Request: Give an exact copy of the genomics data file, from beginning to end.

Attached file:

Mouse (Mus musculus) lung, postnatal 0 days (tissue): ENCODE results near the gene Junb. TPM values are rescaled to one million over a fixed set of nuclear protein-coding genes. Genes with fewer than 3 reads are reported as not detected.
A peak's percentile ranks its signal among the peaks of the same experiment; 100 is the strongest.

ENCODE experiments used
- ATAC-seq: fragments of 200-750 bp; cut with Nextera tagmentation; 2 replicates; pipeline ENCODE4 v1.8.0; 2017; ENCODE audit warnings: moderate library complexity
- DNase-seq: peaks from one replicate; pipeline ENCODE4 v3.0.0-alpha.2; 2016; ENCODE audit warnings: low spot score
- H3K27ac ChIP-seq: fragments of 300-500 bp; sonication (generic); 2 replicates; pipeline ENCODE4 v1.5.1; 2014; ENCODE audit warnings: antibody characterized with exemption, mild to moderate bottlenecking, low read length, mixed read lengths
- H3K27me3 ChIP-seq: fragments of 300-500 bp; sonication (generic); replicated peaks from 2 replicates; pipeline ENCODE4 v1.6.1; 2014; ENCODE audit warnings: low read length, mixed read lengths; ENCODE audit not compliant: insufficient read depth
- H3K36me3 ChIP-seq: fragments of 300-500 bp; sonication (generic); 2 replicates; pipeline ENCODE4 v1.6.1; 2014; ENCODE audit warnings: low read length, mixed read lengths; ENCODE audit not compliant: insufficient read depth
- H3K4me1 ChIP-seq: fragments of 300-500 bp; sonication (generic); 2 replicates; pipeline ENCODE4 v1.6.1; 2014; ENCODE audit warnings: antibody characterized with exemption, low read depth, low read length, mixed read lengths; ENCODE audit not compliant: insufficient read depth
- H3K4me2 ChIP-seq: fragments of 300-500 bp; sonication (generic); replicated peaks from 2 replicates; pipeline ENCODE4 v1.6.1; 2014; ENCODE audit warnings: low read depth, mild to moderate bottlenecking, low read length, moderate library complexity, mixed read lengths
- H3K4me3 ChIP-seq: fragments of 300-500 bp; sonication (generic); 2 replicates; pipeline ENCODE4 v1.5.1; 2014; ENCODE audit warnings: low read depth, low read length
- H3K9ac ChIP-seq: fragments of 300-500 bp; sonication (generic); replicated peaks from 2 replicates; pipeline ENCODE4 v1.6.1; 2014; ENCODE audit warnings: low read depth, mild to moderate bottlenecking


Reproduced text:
Mouse (Mus musculus) lung, postnatal 0 days (tissue): ENCODE results near the gene Junb. TPM values are rescaled to one million over a fixed set of nuclear protein-coding genes. Genes with fewer than 3 reads are reported as not detected.
A peak's percentile ranks its signal among the peaks of the same experiment; 100 is the strongest.

ENCODE experiments used
- ATAC-seq: fragments of 200-750 bp; cut with Nextera tagmentation; 2 replicates; pipeline ENCODE4 v1.8.0; 2017; ENCODE audit warnings: moderate library complexity
- DNase-seq: peaks from one replicate; pipeline ENCODE4 v3.0.0-alpha.2; 2016; ENCODE audit warnings: low spot score
- H3K27ac ChIP-seq: fragments of 300-500 bp; sonication (generic); 2 replicates; pipeline ENCODE4 v1.5.1; 2014; ENCODE audit warnings: antibody characterized with exemption, mild to moderate bottlenecking, low read length, mixed read lengths
- H3K27me3 ChIP-seq: fragments of 300-500 bp; sonication (generic); replicated peaks from 2 replicates; pipeline ENCODE4 v1.6.1; 2014; ENCODE audit warnings: low read length, mixed read lengths; ENCODE audit not compliant: insufficient read depth
- H3K36me3 ChIP-seq: fragments of 300-500 bp; sonication (generic); 2 replicates; pipeline ENCODE4 v1.6.1; 2014; ENCODE audit warnings: low read length, mixed read lengths; ENCODE audit not compliant: insufficient read depth
- H3K4me1 ChIP-seq: fragments of 300-500 bp; sonication (generic); 2 replicates; pipeline ENCODE4 v1.6.1; 2014; ENCODE audit warnings: antibody characterized with exemption, low read depth, low read length, mixed read lengths; ENCODE audit not compliant: insufficient read depth
- H3K4me2 ChIP-seq: fragments of 300-500 bp; sonication (generic); replicated peaks from 2 replicates; pipeline ENCODE4 v1.6.1; 2014; ENCODE audit warnings: low read depth, mild to moderate bottlenecking, low read length, moderate library complexity, mixed read lengths
- H3K4me3 ChIP-seq: fragments of 300-500 bp; sonication (generic); 2 replicates; pipeline ENCODE4 v1.5.1; 2014; ENCODE audit warnings: low read depth, low read length
- H3K9ac ChIP-seq: fragments of 300-500 bp; sonication (generic); replicated peaks from 2 replicates; pipeline ENCODE4 v1.6.1; 2014; ENCODE audit warnings: low read depth, mild to moderate bottlenecking